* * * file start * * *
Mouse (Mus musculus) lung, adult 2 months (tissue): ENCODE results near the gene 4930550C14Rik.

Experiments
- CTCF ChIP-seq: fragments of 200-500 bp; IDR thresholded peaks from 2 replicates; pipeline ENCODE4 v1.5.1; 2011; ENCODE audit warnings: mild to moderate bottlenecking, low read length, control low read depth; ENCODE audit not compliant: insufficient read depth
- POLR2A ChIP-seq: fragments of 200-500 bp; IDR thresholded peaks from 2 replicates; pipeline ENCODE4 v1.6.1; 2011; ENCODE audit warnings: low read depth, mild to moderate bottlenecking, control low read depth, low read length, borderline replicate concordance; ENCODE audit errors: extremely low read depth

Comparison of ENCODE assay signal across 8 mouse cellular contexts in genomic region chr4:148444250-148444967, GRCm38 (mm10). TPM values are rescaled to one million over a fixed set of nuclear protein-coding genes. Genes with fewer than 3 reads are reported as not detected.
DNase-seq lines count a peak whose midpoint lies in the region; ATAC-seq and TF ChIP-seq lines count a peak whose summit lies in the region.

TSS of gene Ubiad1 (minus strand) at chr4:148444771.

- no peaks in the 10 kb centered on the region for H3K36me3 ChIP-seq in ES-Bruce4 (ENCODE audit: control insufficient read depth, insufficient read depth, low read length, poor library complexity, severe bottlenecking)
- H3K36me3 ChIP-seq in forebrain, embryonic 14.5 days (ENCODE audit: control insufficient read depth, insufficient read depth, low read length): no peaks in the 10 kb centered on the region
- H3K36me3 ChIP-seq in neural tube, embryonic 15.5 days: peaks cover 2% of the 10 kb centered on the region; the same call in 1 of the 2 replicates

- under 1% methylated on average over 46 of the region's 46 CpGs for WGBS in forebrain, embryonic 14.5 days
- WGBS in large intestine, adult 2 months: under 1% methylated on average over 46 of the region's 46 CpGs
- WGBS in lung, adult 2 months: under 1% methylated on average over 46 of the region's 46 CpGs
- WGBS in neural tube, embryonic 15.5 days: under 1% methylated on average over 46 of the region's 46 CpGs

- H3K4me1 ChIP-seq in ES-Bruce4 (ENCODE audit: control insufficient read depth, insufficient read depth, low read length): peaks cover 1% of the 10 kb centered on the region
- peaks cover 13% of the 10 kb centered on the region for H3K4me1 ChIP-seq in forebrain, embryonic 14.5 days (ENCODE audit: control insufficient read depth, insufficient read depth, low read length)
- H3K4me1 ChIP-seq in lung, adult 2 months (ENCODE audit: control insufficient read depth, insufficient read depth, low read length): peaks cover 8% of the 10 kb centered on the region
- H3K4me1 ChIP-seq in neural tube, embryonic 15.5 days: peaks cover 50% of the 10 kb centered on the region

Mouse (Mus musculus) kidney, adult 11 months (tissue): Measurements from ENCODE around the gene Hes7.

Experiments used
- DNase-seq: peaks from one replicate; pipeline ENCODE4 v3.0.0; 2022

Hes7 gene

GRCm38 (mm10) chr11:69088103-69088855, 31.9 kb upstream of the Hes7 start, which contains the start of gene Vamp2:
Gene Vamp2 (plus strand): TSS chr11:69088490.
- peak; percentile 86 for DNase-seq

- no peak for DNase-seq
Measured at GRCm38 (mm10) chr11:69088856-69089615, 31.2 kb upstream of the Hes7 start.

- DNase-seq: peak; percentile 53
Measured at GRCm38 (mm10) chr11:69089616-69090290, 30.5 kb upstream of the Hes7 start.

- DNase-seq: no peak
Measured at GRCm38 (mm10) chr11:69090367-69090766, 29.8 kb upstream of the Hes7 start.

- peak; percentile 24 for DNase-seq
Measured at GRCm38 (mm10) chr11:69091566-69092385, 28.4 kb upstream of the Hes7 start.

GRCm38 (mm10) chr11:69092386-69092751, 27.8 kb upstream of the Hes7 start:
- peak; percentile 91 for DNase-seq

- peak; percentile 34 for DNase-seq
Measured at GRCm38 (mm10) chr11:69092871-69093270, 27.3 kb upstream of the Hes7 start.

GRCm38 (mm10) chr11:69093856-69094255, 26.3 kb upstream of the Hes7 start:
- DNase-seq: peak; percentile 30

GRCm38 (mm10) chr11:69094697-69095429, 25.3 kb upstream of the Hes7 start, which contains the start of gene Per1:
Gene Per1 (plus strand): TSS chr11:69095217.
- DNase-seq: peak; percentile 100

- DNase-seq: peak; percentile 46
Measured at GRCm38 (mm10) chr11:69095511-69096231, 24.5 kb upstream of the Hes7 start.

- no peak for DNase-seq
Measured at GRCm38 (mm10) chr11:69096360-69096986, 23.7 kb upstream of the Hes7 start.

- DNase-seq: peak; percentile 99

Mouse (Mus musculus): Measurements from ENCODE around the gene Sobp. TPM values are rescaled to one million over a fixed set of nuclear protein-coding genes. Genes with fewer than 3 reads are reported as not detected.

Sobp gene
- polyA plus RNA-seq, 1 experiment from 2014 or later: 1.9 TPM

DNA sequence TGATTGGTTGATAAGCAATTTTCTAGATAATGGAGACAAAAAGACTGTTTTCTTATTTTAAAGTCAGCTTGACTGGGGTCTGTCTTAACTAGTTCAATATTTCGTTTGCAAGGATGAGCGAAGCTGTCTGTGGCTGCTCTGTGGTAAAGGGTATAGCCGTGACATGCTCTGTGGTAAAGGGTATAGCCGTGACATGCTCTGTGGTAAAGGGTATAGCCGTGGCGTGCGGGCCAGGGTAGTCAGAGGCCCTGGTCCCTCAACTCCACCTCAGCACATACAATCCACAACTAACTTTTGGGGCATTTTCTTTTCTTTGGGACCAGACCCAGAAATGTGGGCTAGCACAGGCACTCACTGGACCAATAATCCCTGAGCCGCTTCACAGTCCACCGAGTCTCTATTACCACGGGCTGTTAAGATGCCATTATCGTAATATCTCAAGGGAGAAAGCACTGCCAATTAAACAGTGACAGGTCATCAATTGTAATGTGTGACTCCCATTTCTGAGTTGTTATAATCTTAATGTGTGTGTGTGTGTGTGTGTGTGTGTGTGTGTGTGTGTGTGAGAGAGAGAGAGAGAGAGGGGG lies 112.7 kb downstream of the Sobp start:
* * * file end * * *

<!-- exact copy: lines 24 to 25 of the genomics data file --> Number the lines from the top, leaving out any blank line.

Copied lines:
Gene Vamp2 (plus strand): TSS chr11:69088490.
- peak; percentile 86 for DNase-seq